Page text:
Curtain Raiser

Dream With Eyes Wide Open, Colltalers

President Barack Obama’s second-term inauguration today somehow reloads the hope of a new direction for the U.S., which four years ago many had expected that we’d be far into it, by now. For those who’re not about to give it all up just yet, today’s is in fact a joyous occasion.
Despite the already long list of missing opportunities and downright disappointments cluttering any aspirations for another day in America, there is in fact a realistic chance that the president gets on board, and on the right side, of some pretty hairy but crucial issues.
Instead of getting to that, though, let’s remind everyone of the heartbreak of the two George W. Bush inaugurations. In the first one, worst than seeing victory being snatched away from the candidate with most votes, was what followed it: the dawn of even more despairing years than anyone could’ve anticipated.
And the second, which for peaceful and hard working Americans, was the bitter realization that waking up in the wrong side of power also meant being helpless to change it. It also meant being universally blamed for the catastrophically bad decisions the government was making in their name.
So if the cosmic relief of four years ago, fueled as it were by the pent up desire for radical change, made the majority in this country go back to the business of dreaming a better future, what could’ve happened last November would’ve been enough to disheartened even the most ardent hope advocate.
In other words, cheer up.
The president has shown that he can be moved, or rather, forced into positive action, when enough pressure builds up. The recent example is, obviously, the gun control issue, which wasn’t even in the horizon just a few months ago, despite the current trivialization of mass murders in the streets of America. (*)
There’d be much more to mention or to rant about, but as such, we must leave at that. As we said, many will find reasons to be hopeful and re-energized about the second term. His speech for sure, will be as rousing and passionate as his hand at the helm of nation has been cool and detached.
But hey, count your graces because you’re not watching the coronation of that what’s-his-name guy. So there is indeed hope. One thing was painfully clear in these past four years, though: the better future that this country deserves is not resting on President Barack Obama’s hands. Or any other leader’s, for that matter.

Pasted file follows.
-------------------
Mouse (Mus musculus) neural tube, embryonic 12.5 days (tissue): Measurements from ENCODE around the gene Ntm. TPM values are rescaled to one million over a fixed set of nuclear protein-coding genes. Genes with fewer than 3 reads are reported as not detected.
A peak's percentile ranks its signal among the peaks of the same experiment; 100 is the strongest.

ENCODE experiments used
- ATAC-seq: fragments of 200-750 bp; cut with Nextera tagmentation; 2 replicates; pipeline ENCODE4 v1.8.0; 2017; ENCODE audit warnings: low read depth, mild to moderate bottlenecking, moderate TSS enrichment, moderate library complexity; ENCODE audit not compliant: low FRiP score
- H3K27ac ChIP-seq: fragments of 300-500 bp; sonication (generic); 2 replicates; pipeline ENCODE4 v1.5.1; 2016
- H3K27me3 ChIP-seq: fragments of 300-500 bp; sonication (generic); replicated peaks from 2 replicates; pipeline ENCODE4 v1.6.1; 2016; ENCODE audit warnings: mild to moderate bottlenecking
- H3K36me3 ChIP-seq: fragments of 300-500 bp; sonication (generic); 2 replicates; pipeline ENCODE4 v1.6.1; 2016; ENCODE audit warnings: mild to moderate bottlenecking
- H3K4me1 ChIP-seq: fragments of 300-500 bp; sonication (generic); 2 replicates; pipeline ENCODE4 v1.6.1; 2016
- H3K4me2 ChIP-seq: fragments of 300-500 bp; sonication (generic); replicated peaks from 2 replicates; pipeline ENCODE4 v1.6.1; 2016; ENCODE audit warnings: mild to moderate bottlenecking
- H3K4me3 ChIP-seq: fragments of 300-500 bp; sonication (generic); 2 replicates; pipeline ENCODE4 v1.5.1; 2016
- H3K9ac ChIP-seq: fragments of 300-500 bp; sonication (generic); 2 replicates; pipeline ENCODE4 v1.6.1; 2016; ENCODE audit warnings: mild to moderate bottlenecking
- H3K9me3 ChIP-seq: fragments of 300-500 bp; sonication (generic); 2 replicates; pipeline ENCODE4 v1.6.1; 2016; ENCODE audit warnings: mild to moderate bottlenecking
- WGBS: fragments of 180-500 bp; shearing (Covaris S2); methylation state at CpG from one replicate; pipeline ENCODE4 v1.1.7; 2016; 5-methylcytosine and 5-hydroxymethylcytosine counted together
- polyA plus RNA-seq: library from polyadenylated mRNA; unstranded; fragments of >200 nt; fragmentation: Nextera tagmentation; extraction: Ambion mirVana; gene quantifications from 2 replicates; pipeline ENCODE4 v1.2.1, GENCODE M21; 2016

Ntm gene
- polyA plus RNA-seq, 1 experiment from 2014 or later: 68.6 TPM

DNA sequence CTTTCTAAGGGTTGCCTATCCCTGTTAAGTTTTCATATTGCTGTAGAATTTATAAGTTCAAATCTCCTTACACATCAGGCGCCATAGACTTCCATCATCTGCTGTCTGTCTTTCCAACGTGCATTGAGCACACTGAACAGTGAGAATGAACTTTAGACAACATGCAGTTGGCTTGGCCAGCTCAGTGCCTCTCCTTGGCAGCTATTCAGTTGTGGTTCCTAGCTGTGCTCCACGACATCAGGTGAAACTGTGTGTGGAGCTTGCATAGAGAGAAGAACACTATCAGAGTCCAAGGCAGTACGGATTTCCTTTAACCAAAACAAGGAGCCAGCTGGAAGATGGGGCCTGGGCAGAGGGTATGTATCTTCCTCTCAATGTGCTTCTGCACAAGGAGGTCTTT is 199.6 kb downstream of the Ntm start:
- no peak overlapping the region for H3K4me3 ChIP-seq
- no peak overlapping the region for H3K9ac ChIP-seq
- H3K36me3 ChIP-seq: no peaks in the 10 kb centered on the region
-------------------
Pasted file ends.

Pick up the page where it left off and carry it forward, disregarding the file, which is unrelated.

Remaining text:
What’s going to make a difference, or rather, who’s about to make a difference for better or for worse is you, dear reader. There’s no other way to put it. If you’re not sitting on your pretty behind, hoping that some guy or god will come and rescue you from everything you have fought against, then you’re in.
More than the first term, this one is going to be your call. Americans must show that they care enough to fight, not for the pathetic right to bear arms, for if you think you need one, perhaps you shouldn’t have one, but for the right to have decent jobs, health costs covered, affordable housing.
The U.S. must again lead the world to reduce its environmental footprint, to turn the corner on climate change, and to eliminate once and for all all carbon-based fuels of its economy. Our kids have the right to have parents, not militia-commanders, conspiracy-nuts, racist-survivalists.
The president deserves the support of Colltales and of all Americans, and after 12 terrible years of war and economic strife, Americans deserve all the peace and prosperity that has been denied to them. We see no other way but to renew our hope in the future and what we can mutually inspire in each other towards it.
Thus, even that we know that many will remain jadedly skeptical, and we need them too, we must all hold steady to that dream that was once so eloquently dreamed and imagined: the dream of living in a world of peace, free at last, with nothing to kill or die for. WC

MORE CURTAIN RAISERS

__________________
(*) Unlike previous Curtain Raisers, this one tracks closely this week’s Newsletter.

Advertisements

Leave a Reply

Fill in your details below or click an icon to log in:

WordPress.com Logo

You are commenting using your WordPress.com account. Log Out / Change )

Twitter picture

You are commenting using your Twitter account. Log Out / Change )

Facebook photo

You are commenting using your Facebook account. Log Out / Change )

Google+ photo

You are commenting using your Google+ account. Log Out / Change )

Connecting to %s